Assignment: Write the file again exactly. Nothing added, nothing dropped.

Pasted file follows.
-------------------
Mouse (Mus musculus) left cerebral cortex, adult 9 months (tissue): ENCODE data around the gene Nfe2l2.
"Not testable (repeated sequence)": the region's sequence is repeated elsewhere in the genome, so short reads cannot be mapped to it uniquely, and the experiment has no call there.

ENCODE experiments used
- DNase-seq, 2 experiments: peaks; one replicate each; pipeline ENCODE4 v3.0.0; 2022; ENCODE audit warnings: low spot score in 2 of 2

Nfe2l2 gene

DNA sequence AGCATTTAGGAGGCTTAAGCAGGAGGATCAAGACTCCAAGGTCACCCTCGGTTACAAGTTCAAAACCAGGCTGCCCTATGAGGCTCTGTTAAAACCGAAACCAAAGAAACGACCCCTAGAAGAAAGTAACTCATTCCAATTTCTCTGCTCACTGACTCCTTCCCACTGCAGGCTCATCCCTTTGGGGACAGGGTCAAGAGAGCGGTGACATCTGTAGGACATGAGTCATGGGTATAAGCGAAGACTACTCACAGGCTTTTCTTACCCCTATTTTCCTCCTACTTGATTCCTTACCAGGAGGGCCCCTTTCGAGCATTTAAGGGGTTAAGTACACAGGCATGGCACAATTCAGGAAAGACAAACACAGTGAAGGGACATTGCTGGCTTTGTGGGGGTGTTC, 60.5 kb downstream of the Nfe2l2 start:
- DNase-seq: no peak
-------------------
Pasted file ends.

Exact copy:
Mouse (Mus musculus) left cerebral cortex, adult 9 months (tissue): ENCODE data around the gene Nfe2l2.
"Not testable (repeated sequence)": the region's sequence is repeated elsewhere in the genome, so short reads cannot be mapped to it uniquely, and the experiment has no call there.

ENCODE experiments used
- DNase-seq, 2 experiments: peaks; one replicate each; pipeline ENCODE4 v3.0.0; 2022; ENCODE audit warnings: low spot score in 2 of 2

Nfe2l2 gene

DNA sequence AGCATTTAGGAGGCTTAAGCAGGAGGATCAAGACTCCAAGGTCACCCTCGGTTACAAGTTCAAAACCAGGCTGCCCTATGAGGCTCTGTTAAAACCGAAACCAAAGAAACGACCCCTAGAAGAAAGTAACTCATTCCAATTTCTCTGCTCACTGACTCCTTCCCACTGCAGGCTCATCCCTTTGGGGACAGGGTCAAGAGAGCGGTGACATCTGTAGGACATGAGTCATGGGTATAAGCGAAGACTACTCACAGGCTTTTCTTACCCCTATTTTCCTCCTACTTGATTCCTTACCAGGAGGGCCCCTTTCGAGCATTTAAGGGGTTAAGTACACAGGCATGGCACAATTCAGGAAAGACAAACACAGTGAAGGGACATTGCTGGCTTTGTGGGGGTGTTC, 60.5 kb downstream of the Nfe2l2 start:
- DNase-seq: no peak